The rest of the time is spent on domestic chores. I have always done these chores, but in the absence of other "work", the void is palpable. No wonder housewives of yore longed for something more. Supporting my family is valuable work, I know this intellectually, but my soul is left wanting nonetheless. I obsess more than is healthy or warranted on My Purpose In Life. Not necessarily Success by the textbook definition, yet I so badly want to find meaning beyond the domestic realm, even at the height of a pandemic. So no wonder I took comfort in an audiobook by Malcolm Gladwell while I was (oh, irony) doing the aforementioned chores. Outliers basically takes all our preconceived notions of meritocracy then systematically pokes holes in them. For starters, there is no such thing as an overnight success. We tend to perceive success as a stroke of genius when in reality it's often a product of golden opportunities, great timing, intense practice, and the rallying of a community. Bill Gates, one of the dissected specimens in Outliers, is undeniably smart, yet even he admits he got lucky. He is proof that the playing field is rarely level. The fact that he's a white American male notwithstanding, as a geeky middle schooler Gates happened to find himself at the right place at the right time. He had access to a computer via an affluent camp when such access was simply unheard of. That access (privilege) in turn enabled him to devote his 10,000 hours and then some, to become the computer whiz and Microsoft gazillionaire we know today.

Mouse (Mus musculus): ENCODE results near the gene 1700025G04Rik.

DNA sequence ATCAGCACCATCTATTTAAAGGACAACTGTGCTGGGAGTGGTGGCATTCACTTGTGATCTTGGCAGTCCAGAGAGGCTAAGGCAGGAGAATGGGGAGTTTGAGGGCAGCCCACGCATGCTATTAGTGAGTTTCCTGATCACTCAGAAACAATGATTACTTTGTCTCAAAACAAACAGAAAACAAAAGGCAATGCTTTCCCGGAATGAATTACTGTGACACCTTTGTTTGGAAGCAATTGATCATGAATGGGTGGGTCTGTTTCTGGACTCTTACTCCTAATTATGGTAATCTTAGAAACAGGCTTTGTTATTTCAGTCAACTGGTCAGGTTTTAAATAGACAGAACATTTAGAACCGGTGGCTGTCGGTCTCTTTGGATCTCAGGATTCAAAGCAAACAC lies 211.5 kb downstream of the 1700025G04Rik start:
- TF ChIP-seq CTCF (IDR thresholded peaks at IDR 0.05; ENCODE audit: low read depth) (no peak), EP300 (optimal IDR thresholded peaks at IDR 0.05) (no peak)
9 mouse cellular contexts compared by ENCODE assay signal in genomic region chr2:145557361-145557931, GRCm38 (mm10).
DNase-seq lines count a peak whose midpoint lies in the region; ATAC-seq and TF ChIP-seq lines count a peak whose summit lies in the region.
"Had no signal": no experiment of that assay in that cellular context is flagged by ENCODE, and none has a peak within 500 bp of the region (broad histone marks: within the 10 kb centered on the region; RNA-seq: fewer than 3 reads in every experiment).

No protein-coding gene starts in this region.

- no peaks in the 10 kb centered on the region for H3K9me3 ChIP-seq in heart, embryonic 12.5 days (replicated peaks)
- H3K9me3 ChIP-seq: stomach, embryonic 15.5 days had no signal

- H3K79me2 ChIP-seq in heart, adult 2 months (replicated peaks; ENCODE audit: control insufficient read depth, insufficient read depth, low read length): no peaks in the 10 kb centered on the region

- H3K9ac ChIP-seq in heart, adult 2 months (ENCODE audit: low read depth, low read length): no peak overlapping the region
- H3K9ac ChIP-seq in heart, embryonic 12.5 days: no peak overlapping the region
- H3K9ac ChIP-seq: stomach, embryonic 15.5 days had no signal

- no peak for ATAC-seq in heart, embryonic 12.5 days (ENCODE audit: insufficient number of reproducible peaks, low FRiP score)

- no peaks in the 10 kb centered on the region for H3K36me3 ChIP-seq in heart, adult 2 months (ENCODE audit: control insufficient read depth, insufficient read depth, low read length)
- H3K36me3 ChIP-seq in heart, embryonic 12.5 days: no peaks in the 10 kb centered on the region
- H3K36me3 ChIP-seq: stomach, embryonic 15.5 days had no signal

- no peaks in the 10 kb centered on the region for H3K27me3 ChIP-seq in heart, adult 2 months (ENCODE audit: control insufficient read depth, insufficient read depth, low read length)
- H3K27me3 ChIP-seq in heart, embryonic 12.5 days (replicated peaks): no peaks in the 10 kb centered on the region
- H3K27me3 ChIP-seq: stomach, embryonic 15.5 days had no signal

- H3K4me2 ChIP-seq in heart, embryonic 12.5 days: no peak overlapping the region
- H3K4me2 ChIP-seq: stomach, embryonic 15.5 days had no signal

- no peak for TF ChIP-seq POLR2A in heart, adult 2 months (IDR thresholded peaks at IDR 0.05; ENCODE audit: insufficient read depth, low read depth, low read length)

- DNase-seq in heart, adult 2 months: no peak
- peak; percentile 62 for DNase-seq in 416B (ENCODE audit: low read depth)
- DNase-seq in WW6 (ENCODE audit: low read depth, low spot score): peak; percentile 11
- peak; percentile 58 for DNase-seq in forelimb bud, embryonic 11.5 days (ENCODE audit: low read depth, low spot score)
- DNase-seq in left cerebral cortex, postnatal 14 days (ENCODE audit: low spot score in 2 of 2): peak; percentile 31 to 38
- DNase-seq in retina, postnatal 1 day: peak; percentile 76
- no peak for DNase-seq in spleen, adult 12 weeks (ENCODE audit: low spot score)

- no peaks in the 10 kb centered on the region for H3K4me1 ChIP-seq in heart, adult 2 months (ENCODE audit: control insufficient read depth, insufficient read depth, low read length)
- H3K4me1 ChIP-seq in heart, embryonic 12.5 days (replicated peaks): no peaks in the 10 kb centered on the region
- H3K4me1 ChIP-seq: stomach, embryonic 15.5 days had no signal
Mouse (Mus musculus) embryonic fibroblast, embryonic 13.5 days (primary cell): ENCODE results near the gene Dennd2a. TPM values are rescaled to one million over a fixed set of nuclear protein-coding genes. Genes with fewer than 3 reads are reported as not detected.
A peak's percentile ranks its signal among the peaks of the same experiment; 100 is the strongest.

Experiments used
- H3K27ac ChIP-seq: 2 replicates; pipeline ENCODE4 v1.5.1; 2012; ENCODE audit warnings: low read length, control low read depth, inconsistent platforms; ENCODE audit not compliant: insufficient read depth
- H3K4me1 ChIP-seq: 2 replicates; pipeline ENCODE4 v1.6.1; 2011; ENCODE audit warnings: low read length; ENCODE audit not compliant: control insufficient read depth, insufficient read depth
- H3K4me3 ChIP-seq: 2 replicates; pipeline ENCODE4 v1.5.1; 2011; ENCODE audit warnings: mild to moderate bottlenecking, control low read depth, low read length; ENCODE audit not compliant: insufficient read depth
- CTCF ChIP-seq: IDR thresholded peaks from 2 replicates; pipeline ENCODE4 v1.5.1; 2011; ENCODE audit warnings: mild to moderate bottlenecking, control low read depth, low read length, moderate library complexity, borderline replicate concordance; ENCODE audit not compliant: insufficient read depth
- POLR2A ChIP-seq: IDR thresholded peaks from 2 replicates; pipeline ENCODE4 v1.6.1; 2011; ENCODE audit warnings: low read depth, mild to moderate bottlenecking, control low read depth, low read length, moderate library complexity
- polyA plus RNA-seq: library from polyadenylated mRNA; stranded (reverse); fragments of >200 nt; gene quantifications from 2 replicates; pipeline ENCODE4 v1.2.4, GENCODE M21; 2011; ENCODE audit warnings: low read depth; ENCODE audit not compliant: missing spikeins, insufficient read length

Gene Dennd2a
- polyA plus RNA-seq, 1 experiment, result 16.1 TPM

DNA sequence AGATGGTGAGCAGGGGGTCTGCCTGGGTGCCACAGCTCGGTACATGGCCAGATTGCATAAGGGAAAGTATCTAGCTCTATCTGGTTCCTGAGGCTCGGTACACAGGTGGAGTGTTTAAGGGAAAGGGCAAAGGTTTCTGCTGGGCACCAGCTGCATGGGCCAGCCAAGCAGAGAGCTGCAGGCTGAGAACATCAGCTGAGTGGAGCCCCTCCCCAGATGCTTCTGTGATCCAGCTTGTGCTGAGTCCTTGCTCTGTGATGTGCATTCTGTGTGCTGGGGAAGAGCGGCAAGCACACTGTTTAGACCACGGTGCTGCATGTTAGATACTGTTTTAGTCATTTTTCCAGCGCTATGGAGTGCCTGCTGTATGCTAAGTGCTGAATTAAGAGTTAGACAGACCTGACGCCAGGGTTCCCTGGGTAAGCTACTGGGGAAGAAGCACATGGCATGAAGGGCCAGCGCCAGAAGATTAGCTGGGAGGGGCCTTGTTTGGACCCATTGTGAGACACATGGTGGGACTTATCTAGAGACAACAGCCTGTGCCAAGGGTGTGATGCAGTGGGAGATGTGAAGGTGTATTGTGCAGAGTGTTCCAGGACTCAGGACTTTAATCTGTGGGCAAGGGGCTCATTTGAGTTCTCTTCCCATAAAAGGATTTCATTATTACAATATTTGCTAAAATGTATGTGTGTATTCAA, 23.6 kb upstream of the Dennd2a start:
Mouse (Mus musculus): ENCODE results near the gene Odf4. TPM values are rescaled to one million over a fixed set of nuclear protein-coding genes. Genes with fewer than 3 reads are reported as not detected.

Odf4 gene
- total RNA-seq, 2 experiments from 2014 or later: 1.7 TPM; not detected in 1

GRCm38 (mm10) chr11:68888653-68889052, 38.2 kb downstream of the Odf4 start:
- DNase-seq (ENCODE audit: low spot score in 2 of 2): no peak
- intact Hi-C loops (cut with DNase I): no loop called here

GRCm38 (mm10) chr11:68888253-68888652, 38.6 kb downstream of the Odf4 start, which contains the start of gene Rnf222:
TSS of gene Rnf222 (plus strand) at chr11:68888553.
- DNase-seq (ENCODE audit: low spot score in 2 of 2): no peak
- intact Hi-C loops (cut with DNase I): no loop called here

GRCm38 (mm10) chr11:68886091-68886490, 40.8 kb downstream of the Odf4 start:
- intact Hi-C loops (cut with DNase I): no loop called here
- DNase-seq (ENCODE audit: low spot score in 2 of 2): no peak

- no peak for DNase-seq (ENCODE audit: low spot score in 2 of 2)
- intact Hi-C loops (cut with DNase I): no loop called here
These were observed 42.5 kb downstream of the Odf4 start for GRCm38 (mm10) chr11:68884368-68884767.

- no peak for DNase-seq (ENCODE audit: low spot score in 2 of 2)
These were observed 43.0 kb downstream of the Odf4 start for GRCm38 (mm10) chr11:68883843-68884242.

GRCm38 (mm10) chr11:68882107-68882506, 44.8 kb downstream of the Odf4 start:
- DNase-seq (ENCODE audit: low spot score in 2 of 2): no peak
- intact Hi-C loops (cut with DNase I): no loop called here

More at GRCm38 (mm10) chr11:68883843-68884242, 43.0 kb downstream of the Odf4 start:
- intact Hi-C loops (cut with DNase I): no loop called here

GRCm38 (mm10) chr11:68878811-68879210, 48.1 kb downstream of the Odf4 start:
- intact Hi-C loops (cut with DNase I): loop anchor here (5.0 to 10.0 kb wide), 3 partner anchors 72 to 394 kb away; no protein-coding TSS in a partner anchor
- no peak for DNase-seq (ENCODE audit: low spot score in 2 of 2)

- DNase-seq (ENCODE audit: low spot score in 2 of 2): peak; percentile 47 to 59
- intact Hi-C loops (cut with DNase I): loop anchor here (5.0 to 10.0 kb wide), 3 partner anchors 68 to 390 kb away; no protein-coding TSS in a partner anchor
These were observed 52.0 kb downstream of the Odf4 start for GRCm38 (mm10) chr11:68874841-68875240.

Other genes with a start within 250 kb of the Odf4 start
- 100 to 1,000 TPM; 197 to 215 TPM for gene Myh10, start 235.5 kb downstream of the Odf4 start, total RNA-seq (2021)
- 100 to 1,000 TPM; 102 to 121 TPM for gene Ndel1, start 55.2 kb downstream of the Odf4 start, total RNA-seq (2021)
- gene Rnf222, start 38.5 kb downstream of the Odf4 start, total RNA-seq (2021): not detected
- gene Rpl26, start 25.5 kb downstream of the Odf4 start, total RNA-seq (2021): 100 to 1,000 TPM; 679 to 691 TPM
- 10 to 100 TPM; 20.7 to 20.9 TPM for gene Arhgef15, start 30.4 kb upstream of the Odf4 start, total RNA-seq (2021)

In all likelihood, the recipe for success consisting of 99 perspiration and 1 inspiration holds true in every field. The Beatles obviously had talent in spades, but they honed that talent by playing gruelling back-to-back gigs in Hamburg, Germany in the nascent stages of their career. In other words: there are no shortcuts. You need innate talent, sure, but mostly you need to put in the time. Stephen King is another good example. In his memoir, he famously revealed that he only takes Christmas Day off. Even now, when he has a solid career and about five hundred books under his belt and could easily afford to retire forever, he does not. He works and perfects his craft because he clearly loves it and doesn't want to stop. That kind of drive made me question how committed I am to writing, fiction in particular. I don't write every day. Not even every second or third day. And I physically refuse to wake at dawn as some do just to get my word count in. The truth is, those hardened souls will succeed long before I will. Because they persist.

But still...I am lucky. My own incredible privilege allows me to support my son at this critical juncture, and it is bittersweet because I know other parents cannot afford to do the same for their kids. It is a massive advantage that I hope will mitigate some of the learning loss my son will sustain as a result of Covid. He has special needs, so the playing field was never level. Maybe having my support will lead to better (or at least not worse) grades, improved study habits, even some academic pride. Who knows, maybe one day in the very distant future we will look back and be grateful for this extra time spent together at home. At the very least neither one of us will ever complain about having to get up early to get to school on time. There is always something to be thankful for.